However, I want to mention hyponatremia. It's an electrolyte disturbance/imbalance, resulting from a problem with the sodium-potassium balance in your body. It is usually caused by over-hydration. Many marathon runners (and a woman on a DJ radio call-in show) have passed away from drinking too much water, which caused brain swelling.

I don't mean to scare you, but I want you to know that drinking too much is just as bad as drinking not enough. So be sure to balance your input carefully. A good rule of thumb is that when your urine is clear by the end of the day, you have adequately hydrated yourself. If it is still dark yellow, you still have more drinking to do.

I also want to emphasize that although people used to say that coffee and sodas don't count because they contain caffeine (which is a known diuretic), this myth has recently been disproven. Any liquid is a good liquid to drink, assuming you are one of those people that dislikes the 'taste' of water.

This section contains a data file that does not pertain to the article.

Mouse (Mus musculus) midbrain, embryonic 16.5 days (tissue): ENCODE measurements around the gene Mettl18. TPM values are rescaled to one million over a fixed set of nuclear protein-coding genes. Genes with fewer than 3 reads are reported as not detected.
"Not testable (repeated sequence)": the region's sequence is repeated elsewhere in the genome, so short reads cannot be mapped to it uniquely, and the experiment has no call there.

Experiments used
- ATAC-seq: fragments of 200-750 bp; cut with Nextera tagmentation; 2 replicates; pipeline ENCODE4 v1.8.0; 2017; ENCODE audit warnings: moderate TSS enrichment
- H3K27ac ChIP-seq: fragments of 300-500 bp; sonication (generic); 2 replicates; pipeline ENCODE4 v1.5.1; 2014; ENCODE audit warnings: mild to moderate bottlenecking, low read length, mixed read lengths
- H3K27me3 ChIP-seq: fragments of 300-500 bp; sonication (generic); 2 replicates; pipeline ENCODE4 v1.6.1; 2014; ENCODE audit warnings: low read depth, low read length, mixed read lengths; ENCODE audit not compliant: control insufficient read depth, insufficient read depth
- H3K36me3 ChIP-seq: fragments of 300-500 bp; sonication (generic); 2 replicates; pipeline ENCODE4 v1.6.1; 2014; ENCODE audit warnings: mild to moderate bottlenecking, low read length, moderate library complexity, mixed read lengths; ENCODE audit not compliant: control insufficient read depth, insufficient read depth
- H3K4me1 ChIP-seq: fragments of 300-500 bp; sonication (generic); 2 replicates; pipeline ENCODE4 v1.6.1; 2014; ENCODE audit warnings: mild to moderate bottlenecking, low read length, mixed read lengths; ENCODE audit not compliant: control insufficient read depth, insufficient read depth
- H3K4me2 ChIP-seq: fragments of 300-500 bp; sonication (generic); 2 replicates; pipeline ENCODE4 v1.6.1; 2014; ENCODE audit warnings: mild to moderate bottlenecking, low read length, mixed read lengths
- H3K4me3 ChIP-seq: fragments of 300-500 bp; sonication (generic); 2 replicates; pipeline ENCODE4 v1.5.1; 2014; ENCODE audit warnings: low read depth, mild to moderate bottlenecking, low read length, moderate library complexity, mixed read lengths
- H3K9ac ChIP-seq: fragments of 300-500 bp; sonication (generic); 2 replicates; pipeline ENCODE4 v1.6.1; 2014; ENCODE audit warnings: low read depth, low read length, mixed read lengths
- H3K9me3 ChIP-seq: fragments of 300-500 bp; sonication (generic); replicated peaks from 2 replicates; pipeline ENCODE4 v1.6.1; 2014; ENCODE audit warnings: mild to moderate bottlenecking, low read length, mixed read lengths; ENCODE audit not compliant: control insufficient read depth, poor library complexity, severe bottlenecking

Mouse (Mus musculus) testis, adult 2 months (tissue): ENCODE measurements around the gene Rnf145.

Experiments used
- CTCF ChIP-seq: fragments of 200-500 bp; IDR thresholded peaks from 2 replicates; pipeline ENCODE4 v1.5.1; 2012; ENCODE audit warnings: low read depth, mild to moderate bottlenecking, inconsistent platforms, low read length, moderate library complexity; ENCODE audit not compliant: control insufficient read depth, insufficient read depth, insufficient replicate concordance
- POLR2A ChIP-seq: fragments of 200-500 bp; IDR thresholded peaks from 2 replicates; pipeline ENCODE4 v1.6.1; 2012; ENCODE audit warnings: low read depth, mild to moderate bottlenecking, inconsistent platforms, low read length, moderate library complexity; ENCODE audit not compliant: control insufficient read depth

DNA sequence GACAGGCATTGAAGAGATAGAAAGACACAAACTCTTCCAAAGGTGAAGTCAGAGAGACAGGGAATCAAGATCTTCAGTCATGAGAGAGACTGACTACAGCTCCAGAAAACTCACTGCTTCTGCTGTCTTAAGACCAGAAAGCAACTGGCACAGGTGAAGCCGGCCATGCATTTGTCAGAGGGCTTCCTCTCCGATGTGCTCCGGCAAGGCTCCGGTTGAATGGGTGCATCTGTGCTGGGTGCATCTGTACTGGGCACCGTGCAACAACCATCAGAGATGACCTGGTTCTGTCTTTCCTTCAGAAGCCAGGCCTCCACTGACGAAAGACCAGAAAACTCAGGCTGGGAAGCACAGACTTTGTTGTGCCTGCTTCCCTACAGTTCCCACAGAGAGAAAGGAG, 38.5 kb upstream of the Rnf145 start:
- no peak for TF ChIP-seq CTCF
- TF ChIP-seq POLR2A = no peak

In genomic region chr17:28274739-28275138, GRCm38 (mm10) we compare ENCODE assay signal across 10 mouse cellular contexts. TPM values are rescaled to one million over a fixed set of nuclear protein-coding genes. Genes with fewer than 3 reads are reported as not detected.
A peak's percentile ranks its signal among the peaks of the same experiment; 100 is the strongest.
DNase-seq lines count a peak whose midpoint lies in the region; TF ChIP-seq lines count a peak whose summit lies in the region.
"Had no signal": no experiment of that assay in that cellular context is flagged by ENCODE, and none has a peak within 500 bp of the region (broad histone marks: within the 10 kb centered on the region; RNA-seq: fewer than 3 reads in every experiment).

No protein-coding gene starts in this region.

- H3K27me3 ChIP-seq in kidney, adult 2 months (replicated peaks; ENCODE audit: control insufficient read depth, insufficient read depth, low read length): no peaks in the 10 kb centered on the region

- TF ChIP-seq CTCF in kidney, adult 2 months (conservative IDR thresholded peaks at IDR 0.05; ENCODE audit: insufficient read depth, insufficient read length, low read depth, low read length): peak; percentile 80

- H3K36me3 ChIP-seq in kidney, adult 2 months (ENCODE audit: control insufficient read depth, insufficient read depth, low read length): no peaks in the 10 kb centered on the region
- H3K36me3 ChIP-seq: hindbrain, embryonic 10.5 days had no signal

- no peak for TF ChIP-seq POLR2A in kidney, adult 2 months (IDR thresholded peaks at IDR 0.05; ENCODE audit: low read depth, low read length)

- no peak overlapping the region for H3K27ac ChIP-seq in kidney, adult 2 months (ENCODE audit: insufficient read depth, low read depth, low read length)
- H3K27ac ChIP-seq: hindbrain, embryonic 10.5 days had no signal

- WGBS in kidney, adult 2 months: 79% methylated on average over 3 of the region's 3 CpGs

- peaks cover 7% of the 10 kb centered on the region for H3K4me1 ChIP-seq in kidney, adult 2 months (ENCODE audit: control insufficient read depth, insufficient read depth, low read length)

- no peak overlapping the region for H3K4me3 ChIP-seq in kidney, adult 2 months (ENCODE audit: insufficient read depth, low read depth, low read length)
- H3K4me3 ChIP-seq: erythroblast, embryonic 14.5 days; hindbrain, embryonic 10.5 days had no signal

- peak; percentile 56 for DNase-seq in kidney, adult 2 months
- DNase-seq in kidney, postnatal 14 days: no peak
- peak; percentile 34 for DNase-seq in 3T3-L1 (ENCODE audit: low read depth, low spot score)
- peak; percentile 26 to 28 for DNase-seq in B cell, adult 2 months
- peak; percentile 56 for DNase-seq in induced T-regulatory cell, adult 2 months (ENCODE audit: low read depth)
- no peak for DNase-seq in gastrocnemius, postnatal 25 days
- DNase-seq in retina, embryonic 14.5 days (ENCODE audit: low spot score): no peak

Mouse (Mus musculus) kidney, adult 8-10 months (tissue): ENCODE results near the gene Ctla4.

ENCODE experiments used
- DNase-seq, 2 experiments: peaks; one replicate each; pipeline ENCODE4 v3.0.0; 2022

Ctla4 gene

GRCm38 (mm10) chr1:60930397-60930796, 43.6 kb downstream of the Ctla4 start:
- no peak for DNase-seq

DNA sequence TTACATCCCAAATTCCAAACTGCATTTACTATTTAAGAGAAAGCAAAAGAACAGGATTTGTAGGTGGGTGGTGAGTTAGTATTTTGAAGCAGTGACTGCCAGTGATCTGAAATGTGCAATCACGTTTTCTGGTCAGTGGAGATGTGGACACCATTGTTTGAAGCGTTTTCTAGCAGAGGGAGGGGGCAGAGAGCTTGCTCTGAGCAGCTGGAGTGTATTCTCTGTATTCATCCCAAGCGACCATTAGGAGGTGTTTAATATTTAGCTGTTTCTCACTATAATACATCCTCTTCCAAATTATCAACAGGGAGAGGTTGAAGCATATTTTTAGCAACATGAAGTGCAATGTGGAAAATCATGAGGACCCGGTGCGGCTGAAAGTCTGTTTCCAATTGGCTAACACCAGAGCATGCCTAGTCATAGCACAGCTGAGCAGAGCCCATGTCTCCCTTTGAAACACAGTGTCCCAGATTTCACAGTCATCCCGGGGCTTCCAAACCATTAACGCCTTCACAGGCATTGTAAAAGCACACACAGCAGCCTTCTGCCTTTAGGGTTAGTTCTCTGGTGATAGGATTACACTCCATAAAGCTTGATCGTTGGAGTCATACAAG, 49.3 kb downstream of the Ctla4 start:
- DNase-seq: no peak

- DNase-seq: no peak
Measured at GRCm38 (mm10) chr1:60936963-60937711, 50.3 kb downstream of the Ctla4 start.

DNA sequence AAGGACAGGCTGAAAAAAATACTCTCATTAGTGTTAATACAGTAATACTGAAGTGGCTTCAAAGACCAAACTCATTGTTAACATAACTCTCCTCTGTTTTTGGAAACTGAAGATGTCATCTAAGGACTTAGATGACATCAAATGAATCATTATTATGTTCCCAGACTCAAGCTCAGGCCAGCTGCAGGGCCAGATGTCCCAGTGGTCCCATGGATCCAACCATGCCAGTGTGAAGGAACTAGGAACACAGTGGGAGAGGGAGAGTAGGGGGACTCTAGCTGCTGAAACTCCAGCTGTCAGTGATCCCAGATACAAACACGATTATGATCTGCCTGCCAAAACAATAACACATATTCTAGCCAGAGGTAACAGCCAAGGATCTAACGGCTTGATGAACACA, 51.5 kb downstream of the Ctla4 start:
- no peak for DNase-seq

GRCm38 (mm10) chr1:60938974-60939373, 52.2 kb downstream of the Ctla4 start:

One of the best solutions would be to use an oral rehydration solution. Unless your doctor advises otherwise, use an oral rehydration solution such as Pedialyte for infants and children who have diarrhea, vomiting or fever. These solutions contain water and salts in specific proportions to replenish both fluids and electrolytes.

For adolescents and adults, something like Gatorade or Powerade would be appropriate after a workout. These too, contain adequate concentrations of fluids and electrolytes. Try and have something with salt in it, as salt will help with the water retention (keeping water in your body).


  1. http://www.umm.edu/non_trauma/dehyrat.htm
  2. http://www.medicinenet.com/dehydration/article.htm
  3. http://www.symptomsofdehydration.com/